Maryland has long been a heavily Democratic state, but 2013 may have cemented its status as a truly liberal one.
The two things were not always synonymous. Though Democrats have dominated the legislature and governor's mansion for decades, the party's caucus has traditionally been ideologically diverse, with healthy doses elected officials who voiced relatively conservative fiscal and social views. They represented places like Dundalk or Southern Maryland where voters abandoned the Democratic nominee in 2002 to elect Republican Robert L. Ehrlich Jr. governor. Increasingly, though, conservative Democrats have been replaced by more liberal ones, and that ideological shift reached its full flower in 2013.
It was this year when the state's trajectory became clear — and when the backlash against it grew more intense. The 2012 election included important liberal victories, to be sure, with the voters' validation of laws allowing same-sex couples to marry and some immigrants who are in the country illegally to get in-state tuition at Maryland's public colleges and universities. But the election also validated old-school, insider Democratic politics with the voters' approval of the state's egregiously gerrymandered Congressional district maps and an expansion of gambling championed by the avatar of the Democratic machine, Senate President Thomas V. Mike Miller.
That left two paths for lawmakers to choose in 2013, and it was entirely possible — perhaps even likely given, the rhythms of Maryland politics — that the state's leaders would follow the latter. Historically, legislators have been loath to rock the boat in the year or two before an election, and given the progressive advances of 2012, the General Assembly seemed ripe for a retrenchment. Meanwhile, Gov. Martin O'Malley was making noises about changing the law to make it harder for voters to petition laws to referendum — an idea that would further cement the influence of the powers-that-be.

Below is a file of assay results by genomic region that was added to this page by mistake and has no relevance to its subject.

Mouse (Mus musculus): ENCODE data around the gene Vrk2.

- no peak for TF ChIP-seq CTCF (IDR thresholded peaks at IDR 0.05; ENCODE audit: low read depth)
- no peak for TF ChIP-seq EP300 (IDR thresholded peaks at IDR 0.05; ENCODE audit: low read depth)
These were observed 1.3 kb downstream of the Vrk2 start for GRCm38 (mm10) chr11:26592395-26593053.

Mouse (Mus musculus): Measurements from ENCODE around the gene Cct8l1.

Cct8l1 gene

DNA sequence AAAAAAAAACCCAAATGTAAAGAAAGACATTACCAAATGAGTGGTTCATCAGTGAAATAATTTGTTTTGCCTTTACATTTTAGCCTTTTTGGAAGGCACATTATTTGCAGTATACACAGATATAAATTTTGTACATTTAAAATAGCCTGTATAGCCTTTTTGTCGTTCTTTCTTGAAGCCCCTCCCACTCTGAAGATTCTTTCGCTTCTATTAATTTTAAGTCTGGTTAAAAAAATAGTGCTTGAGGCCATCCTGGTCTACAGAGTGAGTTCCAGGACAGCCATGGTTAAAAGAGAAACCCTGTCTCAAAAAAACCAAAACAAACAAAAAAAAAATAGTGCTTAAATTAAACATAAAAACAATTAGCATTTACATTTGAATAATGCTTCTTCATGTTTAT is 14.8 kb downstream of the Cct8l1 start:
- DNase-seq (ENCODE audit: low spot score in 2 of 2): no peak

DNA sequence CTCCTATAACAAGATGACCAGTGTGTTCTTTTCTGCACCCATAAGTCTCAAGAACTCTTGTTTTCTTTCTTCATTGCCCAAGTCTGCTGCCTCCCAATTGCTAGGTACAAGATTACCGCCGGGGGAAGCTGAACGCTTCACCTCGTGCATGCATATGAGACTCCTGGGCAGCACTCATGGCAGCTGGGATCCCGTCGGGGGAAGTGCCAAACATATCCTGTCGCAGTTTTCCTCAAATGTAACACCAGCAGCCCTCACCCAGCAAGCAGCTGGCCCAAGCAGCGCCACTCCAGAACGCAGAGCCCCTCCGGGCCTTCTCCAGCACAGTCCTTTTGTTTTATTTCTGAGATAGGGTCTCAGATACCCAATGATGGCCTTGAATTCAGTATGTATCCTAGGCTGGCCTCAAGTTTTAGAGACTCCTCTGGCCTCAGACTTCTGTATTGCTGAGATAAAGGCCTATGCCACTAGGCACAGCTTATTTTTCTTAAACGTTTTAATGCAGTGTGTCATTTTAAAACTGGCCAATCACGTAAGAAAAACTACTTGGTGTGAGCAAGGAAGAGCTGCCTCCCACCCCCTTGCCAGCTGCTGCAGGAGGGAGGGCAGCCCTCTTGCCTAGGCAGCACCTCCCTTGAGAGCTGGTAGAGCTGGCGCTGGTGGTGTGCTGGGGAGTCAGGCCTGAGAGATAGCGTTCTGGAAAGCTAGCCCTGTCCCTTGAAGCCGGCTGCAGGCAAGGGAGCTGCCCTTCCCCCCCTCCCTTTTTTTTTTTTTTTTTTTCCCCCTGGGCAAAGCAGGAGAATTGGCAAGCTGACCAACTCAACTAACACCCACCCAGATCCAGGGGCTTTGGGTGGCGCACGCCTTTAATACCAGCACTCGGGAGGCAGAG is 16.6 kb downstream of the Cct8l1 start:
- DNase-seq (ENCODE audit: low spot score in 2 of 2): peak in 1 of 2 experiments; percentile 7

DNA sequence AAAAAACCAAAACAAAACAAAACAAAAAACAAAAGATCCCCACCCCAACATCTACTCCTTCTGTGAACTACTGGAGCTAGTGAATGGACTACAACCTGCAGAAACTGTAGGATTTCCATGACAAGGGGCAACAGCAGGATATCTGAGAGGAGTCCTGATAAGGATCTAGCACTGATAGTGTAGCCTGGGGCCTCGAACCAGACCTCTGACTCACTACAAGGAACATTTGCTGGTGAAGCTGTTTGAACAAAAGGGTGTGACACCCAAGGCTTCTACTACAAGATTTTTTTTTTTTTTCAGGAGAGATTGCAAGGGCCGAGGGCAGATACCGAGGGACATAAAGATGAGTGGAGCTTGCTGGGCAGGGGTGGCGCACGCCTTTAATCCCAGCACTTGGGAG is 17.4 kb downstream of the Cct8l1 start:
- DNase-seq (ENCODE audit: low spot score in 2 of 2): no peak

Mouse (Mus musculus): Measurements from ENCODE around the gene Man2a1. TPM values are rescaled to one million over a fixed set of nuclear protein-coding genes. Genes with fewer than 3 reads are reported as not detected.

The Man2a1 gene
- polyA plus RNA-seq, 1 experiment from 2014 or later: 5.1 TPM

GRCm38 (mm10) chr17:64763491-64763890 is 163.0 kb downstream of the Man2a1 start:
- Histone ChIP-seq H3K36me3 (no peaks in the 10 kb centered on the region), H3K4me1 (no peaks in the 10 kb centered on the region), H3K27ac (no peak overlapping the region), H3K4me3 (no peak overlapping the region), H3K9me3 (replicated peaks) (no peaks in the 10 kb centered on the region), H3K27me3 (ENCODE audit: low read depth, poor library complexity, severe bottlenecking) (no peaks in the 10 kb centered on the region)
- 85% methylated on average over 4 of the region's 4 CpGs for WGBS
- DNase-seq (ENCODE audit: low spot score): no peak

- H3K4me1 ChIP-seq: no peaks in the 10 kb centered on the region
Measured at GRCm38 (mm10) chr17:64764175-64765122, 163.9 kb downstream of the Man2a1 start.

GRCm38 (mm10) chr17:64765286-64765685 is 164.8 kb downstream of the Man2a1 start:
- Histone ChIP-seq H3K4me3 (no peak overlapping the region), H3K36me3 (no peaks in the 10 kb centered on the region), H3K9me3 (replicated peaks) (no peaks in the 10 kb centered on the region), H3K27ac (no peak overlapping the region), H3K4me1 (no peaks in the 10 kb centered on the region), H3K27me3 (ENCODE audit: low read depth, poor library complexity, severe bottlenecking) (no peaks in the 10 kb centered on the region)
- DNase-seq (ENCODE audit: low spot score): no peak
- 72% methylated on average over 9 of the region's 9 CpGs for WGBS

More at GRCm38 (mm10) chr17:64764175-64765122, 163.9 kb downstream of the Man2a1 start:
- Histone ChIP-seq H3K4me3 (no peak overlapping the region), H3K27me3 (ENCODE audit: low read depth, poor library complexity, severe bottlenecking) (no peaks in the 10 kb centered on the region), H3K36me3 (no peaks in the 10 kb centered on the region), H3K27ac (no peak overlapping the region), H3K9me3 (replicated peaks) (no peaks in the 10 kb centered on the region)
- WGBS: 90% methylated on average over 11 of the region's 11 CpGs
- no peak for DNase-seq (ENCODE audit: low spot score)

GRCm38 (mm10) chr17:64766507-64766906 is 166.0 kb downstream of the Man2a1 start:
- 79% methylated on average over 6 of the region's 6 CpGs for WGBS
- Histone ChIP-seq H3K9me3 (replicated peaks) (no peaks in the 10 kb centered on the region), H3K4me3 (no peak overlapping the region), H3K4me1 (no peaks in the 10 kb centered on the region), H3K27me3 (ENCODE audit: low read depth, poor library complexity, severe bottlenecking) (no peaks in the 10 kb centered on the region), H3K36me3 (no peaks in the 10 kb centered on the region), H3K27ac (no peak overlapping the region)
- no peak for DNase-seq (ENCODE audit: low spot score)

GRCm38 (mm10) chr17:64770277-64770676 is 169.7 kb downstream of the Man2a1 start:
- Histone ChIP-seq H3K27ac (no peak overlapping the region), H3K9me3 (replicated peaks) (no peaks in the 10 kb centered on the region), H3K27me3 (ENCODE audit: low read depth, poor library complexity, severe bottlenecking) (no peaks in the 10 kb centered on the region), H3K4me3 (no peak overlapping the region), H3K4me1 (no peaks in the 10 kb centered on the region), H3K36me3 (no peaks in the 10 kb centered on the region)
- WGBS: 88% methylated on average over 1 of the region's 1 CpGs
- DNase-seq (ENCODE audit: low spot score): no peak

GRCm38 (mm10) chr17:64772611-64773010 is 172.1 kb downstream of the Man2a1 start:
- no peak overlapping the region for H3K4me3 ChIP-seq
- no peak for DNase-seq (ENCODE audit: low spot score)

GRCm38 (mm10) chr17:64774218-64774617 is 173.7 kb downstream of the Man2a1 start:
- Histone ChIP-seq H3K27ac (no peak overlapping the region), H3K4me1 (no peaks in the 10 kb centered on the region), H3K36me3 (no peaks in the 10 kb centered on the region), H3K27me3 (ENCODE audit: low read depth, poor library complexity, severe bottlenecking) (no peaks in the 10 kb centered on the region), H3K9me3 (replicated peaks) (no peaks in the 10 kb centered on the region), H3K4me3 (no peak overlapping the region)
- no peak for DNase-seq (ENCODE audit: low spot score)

But outside forces intervened to steer the state in a different direction. First, NAACP President Ben Jealous sought to place the repeal of the death penalty — long a priority of Governor O'Malley but not one he was prepared to spend any more political capital on — at the top of the agenda in Annapolis in 2013. Then a lone gunman opened fire at Sandy Hook Elementary School in Newtown, Conn., killing 20 children and several adults. Finally, just as the General Assembly was set to convene, then-Virginia Gov. Robert McDonnell unveiled a massive transportation funding package.
Looking back on the last several years, it would be easy to credit (or blame, depending on your perspective) Governor O'Malley for leading the state in a more liberal direction. But the bigger story is the extent to which the state has pulled him and other leaders to the left. When Mr. O'Malley opened the legislative session, he planned to try again for a bill facilitating the development of an off-shore wind farm, but neither a transportation tax package nor the death penalty repeal were on his agenda at that point. He was committed to pursuing new gun control measures, but it was unclear just how far he would go.
In the end, thanks to concerted outside pressure, he championed what was likely the toughest package of gun control measures to pass in any state this year. Governor O'Malley won repeal of the death penalty, secured a major new funding package for roads and mass transit, and got his long-sought offshore wind legislation. And in the meantime, the legislature enacted a medical marijuana program and almost decriminalized possession of small amounts of pot altogether. The proposal to make referendums harder went nowhere, but a package of good-government bills — including the most significant campaign finance reform in a generation — passed easily.
Conservatives sought to petition both the gun control package and the death penalty repeal to referendum, but they could not get enough signatures in either case. After the failures of the previous year's efforts to overturn laws at the ballot box, there was little institutional support for the arduous process of canvassing for signatures this time.